I have a brother-in-law I've never met.
His name is Evan. He's only in Arlington, a short drive from our house. I got to see his place in April. The thing is, Evan only lived for 12 minutes.
I don't remember when it was that I found out about Evan, but I remember that it felt a bit like the air in the room disappeared. I immediately started wondering if I'd said anything insensitive, or if I'd ever just brushed off something that had been said as a slip of the tongue. As the years have passed, I've learned that while he isn't talked about a lot, there is still a very keen awareness of his existence.
I've also learned a lot about what there is to know about him. There was something wrong with his lungs - perhaps they didn't develop correctly - but that something is now able to be diagnosed and fixed in utero. He was the second child, and the oldest ended up giving his own son the middle name Evan in his honor. The loss of Evan led to my MIL dropping to under 90 lbs during her third pregnancy and just wanting to shake all the other pregnant women in the waiting room and tell them what could happen, because it happened to her. All of her following pregnancies were labeled "high risk" as well. According to my FIL, the hardest thing he ever had to do was to go with his own FIL and pick out a casket to bury his son in. My MIL wanted to kick out a guy (who was in their bridal party) who was sitting in their house telling dead baby jokes a few weeks or months after Evan's birth and death (no matter how many feet I stick in my mouth, I am slightly comforted by the fact that it has never been that bad). When my MIL's dad was signing up for his burial plot in Arlington National Cemetery, he requested that he be laid close to Evan; when we buried him in April, we found that he was just a short walk away, practically looking over his grandson over 30 years later.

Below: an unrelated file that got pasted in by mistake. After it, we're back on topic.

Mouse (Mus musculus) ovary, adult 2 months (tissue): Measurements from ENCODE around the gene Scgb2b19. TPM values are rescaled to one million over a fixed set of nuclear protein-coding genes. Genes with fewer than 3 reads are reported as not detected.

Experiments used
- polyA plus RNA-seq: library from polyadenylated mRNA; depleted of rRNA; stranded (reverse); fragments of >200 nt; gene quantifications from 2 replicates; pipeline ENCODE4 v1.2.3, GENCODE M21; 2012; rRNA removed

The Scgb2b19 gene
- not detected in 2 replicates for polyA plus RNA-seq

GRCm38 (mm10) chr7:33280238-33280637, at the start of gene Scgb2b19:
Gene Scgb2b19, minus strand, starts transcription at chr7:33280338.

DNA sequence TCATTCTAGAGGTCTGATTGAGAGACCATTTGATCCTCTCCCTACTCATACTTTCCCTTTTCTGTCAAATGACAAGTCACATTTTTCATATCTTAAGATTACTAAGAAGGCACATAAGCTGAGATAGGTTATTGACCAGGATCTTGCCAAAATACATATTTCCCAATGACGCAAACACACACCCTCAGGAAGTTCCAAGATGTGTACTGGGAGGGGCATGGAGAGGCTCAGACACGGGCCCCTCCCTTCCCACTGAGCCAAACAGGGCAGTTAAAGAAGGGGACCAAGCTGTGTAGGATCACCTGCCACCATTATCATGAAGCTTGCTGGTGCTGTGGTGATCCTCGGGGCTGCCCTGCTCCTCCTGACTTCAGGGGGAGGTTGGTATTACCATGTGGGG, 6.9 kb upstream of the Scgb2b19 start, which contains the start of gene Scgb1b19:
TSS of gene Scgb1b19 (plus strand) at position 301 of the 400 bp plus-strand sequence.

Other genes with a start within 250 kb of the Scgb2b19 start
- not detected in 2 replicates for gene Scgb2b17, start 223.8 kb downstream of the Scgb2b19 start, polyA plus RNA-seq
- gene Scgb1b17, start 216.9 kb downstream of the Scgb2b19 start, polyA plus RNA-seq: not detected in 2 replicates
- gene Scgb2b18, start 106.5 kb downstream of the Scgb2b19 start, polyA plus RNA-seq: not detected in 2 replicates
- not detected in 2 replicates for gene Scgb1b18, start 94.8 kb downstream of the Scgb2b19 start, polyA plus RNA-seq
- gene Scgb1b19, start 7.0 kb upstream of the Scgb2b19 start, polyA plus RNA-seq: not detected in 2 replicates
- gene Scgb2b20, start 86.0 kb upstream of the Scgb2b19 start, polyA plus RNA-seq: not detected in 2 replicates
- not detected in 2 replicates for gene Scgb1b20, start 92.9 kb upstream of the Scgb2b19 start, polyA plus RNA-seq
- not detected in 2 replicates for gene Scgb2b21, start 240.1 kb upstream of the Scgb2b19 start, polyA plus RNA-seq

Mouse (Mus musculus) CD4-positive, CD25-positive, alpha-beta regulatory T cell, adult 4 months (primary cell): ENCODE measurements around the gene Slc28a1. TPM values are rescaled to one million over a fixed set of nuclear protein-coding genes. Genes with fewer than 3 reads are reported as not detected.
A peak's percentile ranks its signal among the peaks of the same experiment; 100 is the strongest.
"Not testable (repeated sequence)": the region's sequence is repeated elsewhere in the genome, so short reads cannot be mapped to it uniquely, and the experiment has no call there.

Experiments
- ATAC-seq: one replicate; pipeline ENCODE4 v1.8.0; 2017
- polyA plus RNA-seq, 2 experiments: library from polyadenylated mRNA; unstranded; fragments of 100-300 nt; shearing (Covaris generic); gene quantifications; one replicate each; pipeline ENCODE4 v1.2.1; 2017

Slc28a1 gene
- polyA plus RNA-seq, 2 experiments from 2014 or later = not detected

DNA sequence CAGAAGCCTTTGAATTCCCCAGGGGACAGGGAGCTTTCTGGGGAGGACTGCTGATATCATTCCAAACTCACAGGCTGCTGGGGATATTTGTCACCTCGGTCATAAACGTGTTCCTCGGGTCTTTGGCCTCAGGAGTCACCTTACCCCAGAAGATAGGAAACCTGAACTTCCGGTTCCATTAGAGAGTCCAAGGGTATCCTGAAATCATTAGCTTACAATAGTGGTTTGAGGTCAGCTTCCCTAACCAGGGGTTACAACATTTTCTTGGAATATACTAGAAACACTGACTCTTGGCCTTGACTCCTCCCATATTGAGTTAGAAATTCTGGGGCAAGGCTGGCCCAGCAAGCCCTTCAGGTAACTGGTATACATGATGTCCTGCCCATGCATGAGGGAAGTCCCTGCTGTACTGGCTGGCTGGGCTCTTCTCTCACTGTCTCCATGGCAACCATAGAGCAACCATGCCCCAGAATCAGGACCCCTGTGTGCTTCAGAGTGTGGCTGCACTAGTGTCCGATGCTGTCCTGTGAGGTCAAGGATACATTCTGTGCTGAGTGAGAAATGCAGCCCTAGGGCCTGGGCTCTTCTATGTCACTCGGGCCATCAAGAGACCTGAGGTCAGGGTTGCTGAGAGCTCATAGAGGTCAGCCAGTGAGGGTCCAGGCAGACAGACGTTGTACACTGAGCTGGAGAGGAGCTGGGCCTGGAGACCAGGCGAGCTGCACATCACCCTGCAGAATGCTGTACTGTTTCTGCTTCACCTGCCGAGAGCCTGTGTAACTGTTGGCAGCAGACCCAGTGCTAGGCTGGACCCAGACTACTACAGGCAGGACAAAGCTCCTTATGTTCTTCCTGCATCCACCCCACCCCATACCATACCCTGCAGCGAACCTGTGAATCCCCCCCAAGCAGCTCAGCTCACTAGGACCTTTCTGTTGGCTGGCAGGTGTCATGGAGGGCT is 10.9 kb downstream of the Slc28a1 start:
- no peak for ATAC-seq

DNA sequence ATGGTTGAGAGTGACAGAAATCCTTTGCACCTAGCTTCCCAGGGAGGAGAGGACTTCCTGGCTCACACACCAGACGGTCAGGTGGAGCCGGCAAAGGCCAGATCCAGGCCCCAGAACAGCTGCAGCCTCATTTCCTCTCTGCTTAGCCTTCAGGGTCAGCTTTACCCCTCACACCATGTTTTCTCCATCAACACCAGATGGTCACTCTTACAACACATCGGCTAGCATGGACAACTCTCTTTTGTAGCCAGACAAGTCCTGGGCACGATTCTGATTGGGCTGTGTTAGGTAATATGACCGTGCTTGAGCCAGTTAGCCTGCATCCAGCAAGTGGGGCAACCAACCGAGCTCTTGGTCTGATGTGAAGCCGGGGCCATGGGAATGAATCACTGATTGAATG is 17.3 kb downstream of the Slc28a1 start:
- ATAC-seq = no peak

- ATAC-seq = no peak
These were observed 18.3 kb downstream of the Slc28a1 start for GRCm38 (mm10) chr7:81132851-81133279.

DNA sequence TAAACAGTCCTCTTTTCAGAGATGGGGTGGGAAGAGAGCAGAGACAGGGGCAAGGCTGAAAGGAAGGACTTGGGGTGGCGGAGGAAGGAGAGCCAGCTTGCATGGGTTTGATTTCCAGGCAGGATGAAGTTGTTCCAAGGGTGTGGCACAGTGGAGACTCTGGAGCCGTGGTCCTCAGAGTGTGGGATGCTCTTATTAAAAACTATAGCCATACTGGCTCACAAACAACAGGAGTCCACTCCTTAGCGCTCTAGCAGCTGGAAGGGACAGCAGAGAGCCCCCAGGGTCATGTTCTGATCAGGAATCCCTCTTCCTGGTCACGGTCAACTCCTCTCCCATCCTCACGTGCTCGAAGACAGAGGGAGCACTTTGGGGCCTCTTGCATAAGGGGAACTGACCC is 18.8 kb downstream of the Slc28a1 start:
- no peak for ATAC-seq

I've also learned that there is a lot of pain still there. I've been gently corrected - my MIL has 5 children, not 4 - when I forget. I've seen the sorrow in their eyes. I've heard the trembling voice of a woman who never got to sing her baby to sleep. I've listened to the anger of a man unable to understand how anyone could consider a baby not a baby simply because they haven't been born. And I've found that while it might be easier to pretend he never existed, they immensely prefer that I and others acknowledge that he did. He was real. His death was real. Their loss was real.
And so I spend today, October 15th, Pregnancy and Infant Loss Remembrance Day, thinking about the brother-in-law I never met, and praying for him and his parents and all others like them.
Rest In Peace, Evan.